This week’s column should be more accurately called a Found Capitol Hill column, for it is about something I found that belongs to a long-ago era, when Washington DC was home to the best baseball team in the country.
The year was 1924. The Senators had, after unsuccessful 24 seasons in DC, had finally won the AL Pennant and were due to face the New York Giants in the World Series. The Giants had won the Series twice in the last three years, making them a formidable opponent.
The Senators, however, had their own power: Chiefly Walter “Big Train” Johnson, who, in spite of getting towards the end of a stellar career, had still won the pitcher’s triple crown that year. Joining him on the roster were future Hall of Famers Goose Goslin, Bucky Harris, and Sam Rice.
They were by no means a shoe-in to win, what with the Giants sporting a total of nine Hall-of-Fame-bound players, and indeed the series stretched into seven games, including two games that Johnson had lost.
They went into the last game. Walter Johnson didn’t start the game, but towards the end of the game, they were tied in the last inning, so the game went to twelve innings. [T]hey won the game in the twelfth inning. It was two outs, and the score was 3-3. If Washington got a run, it would mean they were world champions in ’24. [T]hat last game, there was two outs and a Washington player by the name of Muddy Ruel was on second base. Earl McNeely, the center fielder, was at bat. Earl McNeely hit an easy ground ball to Freddie Lindstrom on third base, and it hit a pebble and bounced out in the outfield. Muddy Ruel, Washington Senators, came and scored the winning run and made the score 4-3. That was the game. That hit won the game and the World Series.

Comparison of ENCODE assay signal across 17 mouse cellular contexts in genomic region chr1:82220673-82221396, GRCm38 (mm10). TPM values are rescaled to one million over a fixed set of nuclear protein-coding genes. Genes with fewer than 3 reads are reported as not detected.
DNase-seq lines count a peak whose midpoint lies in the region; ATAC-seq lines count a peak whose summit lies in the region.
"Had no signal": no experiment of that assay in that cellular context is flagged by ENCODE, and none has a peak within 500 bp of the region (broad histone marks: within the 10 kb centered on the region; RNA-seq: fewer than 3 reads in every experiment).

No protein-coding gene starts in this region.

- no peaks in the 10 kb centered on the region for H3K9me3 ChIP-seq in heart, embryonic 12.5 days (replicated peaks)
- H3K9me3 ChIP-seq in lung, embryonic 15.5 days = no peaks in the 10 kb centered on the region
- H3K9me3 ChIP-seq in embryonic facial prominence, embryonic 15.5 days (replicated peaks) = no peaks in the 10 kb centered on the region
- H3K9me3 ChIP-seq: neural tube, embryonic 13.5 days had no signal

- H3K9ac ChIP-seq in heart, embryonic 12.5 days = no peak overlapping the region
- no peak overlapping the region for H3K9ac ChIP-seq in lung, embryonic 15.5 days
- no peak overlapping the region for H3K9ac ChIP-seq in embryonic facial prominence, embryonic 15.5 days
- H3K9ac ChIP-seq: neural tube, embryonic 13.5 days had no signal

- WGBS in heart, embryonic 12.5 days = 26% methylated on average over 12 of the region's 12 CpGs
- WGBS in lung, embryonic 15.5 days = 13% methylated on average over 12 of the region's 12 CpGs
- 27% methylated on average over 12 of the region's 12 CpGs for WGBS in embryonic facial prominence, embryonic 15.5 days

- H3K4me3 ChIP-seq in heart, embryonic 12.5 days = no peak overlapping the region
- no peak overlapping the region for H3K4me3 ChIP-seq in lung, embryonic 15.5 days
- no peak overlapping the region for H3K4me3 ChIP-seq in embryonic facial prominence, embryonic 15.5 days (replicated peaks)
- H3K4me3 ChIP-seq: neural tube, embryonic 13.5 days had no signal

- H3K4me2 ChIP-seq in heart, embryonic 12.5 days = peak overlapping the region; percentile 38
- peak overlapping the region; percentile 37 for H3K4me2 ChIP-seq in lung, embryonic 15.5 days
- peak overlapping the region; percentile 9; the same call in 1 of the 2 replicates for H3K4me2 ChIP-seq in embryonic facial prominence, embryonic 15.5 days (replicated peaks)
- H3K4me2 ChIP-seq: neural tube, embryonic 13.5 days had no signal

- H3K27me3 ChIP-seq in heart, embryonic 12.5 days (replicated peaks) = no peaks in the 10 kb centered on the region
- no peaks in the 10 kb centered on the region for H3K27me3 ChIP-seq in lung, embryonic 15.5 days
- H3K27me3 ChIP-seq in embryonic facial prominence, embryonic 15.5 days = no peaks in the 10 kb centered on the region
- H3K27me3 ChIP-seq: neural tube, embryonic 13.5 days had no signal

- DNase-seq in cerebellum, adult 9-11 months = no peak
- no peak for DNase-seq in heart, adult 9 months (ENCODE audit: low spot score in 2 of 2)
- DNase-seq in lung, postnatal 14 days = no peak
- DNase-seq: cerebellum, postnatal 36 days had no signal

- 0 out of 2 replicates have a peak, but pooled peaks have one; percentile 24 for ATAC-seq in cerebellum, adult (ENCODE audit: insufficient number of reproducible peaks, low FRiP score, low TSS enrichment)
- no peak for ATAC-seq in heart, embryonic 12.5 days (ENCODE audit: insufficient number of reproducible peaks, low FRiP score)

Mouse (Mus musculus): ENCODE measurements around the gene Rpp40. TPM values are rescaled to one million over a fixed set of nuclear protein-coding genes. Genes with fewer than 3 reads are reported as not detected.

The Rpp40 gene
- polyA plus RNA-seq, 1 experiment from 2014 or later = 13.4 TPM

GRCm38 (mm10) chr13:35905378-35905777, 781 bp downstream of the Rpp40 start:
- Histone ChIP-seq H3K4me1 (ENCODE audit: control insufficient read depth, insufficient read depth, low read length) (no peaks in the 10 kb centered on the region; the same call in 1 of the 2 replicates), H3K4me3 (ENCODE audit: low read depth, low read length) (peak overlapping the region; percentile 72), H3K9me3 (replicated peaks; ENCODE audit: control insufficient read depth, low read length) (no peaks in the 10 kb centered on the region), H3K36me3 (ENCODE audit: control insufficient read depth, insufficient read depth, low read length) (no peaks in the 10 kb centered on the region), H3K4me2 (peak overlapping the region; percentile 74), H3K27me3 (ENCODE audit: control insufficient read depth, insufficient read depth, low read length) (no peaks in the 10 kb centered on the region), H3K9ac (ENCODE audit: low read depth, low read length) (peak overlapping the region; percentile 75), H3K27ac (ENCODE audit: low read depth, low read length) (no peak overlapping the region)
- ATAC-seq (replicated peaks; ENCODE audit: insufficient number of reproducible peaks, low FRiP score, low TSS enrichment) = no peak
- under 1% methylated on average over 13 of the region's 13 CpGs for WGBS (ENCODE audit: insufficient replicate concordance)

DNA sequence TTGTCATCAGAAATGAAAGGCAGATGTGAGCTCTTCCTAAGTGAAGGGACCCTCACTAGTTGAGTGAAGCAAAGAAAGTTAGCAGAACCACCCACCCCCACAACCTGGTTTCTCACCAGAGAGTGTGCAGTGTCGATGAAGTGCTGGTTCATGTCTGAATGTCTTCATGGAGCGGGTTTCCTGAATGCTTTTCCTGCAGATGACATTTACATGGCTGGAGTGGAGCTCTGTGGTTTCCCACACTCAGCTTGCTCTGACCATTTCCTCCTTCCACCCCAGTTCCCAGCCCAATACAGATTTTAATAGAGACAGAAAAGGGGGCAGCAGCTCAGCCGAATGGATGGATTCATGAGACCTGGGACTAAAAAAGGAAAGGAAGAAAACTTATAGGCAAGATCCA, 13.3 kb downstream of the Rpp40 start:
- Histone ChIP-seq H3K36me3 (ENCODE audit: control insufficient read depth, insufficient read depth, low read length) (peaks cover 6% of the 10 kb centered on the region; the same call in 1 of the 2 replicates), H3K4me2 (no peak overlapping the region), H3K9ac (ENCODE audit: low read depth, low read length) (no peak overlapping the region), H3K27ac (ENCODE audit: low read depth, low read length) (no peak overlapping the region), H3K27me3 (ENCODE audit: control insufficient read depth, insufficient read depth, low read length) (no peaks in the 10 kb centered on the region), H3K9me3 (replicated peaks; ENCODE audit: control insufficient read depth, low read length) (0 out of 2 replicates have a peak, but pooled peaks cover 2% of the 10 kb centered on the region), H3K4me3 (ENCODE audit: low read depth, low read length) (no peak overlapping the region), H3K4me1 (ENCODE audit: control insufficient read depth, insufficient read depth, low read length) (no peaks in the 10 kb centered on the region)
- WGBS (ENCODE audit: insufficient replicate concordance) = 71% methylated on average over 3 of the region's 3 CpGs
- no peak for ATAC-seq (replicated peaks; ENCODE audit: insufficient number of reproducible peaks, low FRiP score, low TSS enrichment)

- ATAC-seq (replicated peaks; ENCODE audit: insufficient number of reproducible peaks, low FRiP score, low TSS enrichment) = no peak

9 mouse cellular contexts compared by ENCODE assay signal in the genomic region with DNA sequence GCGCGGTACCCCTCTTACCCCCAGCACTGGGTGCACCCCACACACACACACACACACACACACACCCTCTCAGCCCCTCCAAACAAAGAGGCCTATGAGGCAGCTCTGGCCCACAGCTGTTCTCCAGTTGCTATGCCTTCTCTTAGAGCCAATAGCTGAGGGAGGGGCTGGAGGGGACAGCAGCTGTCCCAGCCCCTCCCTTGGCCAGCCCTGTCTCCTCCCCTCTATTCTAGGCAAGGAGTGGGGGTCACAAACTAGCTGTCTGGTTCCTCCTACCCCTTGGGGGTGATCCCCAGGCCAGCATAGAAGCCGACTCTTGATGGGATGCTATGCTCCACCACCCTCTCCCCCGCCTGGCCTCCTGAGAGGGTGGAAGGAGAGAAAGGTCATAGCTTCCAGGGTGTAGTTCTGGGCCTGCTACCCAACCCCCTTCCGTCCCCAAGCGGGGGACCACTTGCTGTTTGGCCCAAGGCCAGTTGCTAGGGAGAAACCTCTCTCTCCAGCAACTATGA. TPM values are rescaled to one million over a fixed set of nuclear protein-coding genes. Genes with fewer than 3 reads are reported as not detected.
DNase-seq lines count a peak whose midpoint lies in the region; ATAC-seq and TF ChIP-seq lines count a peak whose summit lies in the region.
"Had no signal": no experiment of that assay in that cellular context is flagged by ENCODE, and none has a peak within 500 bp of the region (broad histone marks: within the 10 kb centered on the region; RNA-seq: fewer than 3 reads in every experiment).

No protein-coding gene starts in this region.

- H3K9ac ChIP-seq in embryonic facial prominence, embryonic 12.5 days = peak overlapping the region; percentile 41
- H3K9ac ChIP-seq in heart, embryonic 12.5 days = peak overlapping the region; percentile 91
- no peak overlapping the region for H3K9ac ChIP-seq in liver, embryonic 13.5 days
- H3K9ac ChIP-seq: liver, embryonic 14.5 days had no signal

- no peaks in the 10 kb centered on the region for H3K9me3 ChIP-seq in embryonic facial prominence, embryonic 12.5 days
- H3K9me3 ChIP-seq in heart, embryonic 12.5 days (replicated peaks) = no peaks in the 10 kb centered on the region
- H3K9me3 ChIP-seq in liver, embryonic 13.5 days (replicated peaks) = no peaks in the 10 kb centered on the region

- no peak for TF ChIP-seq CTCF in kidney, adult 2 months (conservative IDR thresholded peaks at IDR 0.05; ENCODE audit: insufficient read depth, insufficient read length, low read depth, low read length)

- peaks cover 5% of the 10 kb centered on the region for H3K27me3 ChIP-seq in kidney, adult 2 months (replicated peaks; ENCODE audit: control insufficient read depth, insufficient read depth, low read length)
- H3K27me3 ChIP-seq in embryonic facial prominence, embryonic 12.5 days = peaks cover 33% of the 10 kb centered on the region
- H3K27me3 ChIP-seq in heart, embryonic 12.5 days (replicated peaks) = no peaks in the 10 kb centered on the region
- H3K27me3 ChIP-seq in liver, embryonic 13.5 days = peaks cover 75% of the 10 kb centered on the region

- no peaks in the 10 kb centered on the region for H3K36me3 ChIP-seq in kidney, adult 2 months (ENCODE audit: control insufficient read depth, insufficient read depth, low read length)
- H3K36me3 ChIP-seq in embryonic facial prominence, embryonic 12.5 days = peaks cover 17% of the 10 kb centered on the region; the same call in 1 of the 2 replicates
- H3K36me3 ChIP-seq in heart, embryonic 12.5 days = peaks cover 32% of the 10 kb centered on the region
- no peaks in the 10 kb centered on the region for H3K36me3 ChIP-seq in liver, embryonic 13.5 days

The Senators never reached this pinnacle again, in spite of making it to the World Series twice more in the next ten years. All that is left today are the faded memories of an increasingly elderly population, and such mementos as an official score card from this series that I recently came across. Its cover shows Calvin Coolidge getting ready to throw out a ceremonial pitch earlier that season, and within are pictures of all the players – as well as space for the owner to keep score for themselves. This particular copy shows no signs of any score-keeping, but is graced with several signatures of players, including Muddy Ruel, as well as the unlikely starting pitcher of game seven, “Curley” Ogden.
In short, a wonderful relic of a time when, for one year, Washington could boast of a world-champion baseball team. Who knows when this will happen again, but 2012 is not that far away, with opening day set for April 4.